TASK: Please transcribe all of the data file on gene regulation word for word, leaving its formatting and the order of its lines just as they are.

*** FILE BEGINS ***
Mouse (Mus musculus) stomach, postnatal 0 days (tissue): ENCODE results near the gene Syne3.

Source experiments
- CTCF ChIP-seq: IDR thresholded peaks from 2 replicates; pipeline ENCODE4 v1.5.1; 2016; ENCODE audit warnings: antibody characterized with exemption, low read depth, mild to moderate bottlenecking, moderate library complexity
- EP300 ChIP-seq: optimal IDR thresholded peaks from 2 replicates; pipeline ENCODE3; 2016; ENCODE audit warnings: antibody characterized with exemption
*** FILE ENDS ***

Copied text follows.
Mouse (Mus musculus) stomach, postnatal 0 days (tissue): ENCODE results near the gene Syne3.

Source experiments
- CTCF ChIP-seq: IDR thresholded peaks from 2 replicates; pipeline ENCODE4 v1.5.1; 2016; ENCODE audit warnings: antibody characterized with exemption, low read depth, mild to moderate bottlenecking, moderate library complexity
- EP300 ChIP-seq: optimal IDR thresholded peaks from 2 replicates; pipeline ENCODE3; 2016; ENCODE audit warnings: antibody characterized with exemption